cerebro

“Alzheimer’s disease” diagnosed, but it is not…

If you have an older friend or relative who has been diagnosed with Alzheimer’s disease, you know how devastating that diagnosis can be. Probably most people are unaware, however, that up to 30% of people diagnosed with Alzheimer’s are misdiagnosed, and that about 20% of all cases of dementia are actually treatable.

The August 27 edition of the Wall Street Journal (USA), contained an extensive article “Detective Work: The False Alzheimer’s Diagnosis”. it is worthwhile that we also discuss this problem here, especially to alert people that some cases of dementia can be treated, even cured.

In research supported by the National Institute of Aging (USA) and published in the April issue of the Journal of Neuropathology and Experimental Neurology, doctors studied autopsy data from about 1000 people diagnosed with Alzheimer’s disease.  They found that up to 30% had other causes for their dementia, and not Alzheimer’s disease.

It is understandable that doctors might over-diagnose Alzheimer’s, as the only sure way to make the diagnosis is by autopsy (not so good for living, breathing people!). Sometimes the cause of dementia is not known for sure, and patients are diagnosed with “Alzheimer’s”, which indeed does account for 60 to 80 percent of dementia cases.

In fact though, some of these individuals have another cause of dementia such “vascular dementia”  (a series of silent “mini-strokes”), or “mild cognitive impairment” (milder than Alzheimer’s), Parkinson’s disease, or a brain infection such as Creutzfeldt-Jakob disease, among others. Like Alzheimer’s, these forms of dementia do not have a cure, but the critical issue is to recognize when a patient really has a treatable cause for dementia, and not Alzheimer’s as was suspected.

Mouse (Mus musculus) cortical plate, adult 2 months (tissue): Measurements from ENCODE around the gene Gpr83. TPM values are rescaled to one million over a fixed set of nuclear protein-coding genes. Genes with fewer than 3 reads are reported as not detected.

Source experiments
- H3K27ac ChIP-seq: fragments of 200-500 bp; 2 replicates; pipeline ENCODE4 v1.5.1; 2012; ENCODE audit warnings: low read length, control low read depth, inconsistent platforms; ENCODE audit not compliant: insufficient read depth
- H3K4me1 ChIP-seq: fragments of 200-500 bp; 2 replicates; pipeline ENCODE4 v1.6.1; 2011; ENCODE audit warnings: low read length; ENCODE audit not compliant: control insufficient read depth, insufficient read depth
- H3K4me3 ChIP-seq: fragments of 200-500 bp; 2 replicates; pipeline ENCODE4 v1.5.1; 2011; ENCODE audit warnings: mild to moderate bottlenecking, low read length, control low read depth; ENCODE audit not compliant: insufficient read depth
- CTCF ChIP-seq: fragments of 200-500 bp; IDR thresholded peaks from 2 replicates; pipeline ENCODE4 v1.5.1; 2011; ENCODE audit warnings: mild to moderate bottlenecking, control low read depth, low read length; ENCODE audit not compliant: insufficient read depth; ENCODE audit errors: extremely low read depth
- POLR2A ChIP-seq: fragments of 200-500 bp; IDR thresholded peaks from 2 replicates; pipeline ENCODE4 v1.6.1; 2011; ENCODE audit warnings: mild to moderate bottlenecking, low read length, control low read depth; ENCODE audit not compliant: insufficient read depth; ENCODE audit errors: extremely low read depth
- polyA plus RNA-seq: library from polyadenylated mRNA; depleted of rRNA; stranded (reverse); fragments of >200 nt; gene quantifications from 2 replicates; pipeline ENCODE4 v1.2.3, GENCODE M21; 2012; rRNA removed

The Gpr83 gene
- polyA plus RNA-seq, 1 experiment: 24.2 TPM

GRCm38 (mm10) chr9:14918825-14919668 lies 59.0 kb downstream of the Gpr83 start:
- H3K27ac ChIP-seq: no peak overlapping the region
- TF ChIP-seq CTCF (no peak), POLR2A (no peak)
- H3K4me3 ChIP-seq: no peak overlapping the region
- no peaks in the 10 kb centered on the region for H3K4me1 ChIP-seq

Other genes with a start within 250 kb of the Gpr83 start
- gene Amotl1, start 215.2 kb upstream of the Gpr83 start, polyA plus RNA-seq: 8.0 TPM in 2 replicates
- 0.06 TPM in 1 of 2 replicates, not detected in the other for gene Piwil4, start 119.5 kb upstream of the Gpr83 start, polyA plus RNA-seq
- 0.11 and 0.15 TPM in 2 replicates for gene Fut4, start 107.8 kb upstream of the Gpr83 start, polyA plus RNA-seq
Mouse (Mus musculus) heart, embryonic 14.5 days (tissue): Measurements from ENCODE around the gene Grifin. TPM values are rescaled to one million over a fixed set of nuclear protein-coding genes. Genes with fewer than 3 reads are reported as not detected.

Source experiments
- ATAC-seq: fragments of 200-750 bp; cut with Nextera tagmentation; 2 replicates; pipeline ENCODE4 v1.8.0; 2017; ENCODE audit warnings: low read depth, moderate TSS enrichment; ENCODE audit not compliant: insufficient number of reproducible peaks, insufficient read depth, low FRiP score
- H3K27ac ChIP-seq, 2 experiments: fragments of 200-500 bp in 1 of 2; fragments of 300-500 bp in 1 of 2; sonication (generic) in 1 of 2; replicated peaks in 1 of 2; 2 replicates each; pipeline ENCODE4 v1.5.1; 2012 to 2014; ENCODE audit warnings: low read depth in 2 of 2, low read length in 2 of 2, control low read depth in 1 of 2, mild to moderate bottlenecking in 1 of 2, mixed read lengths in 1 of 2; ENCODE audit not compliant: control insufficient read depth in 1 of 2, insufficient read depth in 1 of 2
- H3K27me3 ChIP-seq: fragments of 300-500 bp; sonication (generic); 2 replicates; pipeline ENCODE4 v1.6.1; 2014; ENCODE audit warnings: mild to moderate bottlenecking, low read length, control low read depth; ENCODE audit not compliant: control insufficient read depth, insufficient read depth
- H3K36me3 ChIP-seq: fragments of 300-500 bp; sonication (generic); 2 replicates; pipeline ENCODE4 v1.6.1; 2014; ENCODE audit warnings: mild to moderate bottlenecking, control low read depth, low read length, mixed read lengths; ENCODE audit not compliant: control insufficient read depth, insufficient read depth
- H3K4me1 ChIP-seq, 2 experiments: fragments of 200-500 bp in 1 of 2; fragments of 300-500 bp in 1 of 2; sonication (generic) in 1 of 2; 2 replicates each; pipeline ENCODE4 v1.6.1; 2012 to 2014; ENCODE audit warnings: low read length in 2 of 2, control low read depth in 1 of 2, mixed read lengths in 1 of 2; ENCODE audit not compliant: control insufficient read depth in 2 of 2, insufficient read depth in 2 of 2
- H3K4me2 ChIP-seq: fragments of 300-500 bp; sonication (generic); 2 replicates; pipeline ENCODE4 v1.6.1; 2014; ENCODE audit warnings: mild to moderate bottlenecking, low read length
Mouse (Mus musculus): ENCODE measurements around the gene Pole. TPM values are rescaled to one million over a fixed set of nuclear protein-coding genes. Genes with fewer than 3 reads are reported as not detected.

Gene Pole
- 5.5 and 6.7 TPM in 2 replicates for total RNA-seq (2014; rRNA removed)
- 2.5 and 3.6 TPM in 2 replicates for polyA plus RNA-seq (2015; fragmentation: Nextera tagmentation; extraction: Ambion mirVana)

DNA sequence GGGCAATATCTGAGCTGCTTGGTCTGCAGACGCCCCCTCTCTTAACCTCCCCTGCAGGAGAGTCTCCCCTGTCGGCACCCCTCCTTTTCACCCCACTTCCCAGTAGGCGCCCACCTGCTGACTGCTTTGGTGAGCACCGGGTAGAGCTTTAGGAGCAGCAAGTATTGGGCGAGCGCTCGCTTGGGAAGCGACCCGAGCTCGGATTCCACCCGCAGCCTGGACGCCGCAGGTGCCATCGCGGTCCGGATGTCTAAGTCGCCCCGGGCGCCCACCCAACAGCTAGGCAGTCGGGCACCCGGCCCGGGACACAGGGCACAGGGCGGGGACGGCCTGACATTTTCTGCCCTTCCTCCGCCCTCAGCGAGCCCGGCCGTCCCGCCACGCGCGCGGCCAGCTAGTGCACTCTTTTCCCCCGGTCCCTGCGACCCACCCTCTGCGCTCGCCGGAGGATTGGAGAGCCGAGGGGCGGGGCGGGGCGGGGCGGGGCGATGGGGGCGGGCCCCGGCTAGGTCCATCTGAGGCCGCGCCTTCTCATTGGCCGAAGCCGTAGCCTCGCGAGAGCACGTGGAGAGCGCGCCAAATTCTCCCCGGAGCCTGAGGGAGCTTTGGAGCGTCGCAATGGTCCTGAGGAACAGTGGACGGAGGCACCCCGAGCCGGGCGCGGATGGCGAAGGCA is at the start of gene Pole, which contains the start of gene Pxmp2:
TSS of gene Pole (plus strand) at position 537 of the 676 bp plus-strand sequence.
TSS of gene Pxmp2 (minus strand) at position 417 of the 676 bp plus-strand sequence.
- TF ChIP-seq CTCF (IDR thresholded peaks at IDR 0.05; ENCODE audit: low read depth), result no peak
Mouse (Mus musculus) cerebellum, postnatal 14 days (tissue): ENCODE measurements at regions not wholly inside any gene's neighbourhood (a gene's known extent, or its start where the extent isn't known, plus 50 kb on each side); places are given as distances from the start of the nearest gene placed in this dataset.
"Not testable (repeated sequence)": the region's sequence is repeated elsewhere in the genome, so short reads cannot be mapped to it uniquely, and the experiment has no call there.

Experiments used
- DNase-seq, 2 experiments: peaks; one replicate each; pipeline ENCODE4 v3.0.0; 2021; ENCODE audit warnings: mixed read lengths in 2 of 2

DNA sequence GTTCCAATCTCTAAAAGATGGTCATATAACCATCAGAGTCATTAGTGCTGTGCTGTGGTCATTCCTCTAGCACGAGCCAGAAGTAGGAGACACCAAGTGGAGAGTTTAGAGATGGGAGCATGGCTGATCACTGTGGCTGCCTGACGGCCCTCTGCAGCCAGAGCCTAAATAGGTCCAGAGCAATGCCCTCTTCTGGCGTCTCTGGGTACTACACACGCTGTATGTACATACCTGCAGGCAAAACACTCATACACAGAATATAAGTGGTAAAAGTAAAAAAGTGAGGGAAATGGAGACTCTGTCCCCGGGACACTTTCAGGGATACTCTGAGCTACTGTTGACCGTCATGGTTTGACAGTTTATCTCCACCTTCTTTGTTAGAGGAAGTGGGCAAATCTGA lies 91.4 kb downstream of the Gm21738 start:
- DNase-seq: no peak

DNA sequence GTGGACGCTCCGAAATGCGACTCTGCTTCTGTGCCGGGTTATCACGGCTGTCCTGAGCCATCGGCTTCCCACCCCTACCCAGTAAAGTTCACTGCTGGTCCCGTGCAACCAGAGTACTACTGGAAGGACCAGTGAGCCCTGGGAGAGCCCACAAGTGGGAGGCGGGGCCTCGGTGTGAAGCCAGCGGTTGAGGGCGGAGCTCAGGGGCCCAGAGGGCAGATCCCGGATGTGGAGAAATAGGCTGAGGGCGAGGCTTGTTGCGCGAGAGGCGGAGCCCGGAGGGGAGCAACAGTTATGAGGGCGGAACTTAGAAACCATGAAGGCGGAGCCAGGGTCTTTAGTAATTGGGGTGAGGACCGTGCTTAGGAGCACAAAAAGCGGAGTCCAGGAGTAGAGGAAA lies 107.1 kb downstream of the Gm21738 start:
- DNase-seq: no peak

Here are some of the major treatable, possibly curable causes of dementia:

1. Some prescription medication can mimic dementia, especially when an elderly person is on multiple medications, often received from several different doctors, none of who might be aware of all the medications the patient is taking.

There are over 100 different drugs that have side-effects that can mimic Alzheimer’s, and here are some of the types: antihistamines, sleeping pills, pain pills, anti-anxiety or anti-psychotic drugs, certain older anti-depressants, acid-reflux drugs, cholesterol-lowering drugs, incontinence drugs, anti-reflux drugs, blood pressure medication, tranquilizers, heart drugs, stomach medication, and drugs for Parkinson’s disease;

2. Severe depression;

3. Toxic reaction to alcohol or illicit drug use;

4. “Normal pressure hydrocephalus” which is a build-up of fluid within the brain, and when the fluid is removed, the person can return to normal;

5. Hormonal imbalances or nutritional deficiencies such as vitamin B12 and folic acid;

6. Severe systemic kidney, liver, lung disease, or brain tumors.

The bottom line is: if someone is diagnosed with Alzheimer’s disease, it is important for family members or other care-givers to be aware of these other potential causes of dementia, and make sure the doctor(s) do a complete exam and testing such as a brain scan, blood tests, possibly a spinal tap, and sometimes even more sophisticated types of brain scans. Always a careful look at the patient’s medication list is necessary.

Of course you don’t want to assume that a loved-one’s dementia might be due to, for example, a medication and stop that medication without consulting the doctors. A good idea is to have a complete evaluation by a neurologist, but everyone, doctors and family, be alert for other potential diagnoses.

Should you wish to find a neurologist or other specialist in Brazil, see our main website: www.procuramed.com

See also in ProcuraMed:

*Good news about an Alzheimer’s treatment

*Caffeine lowers the risk of dementia

 

 

 

Esta postagem também está disponível em: Portuguese (Brazil)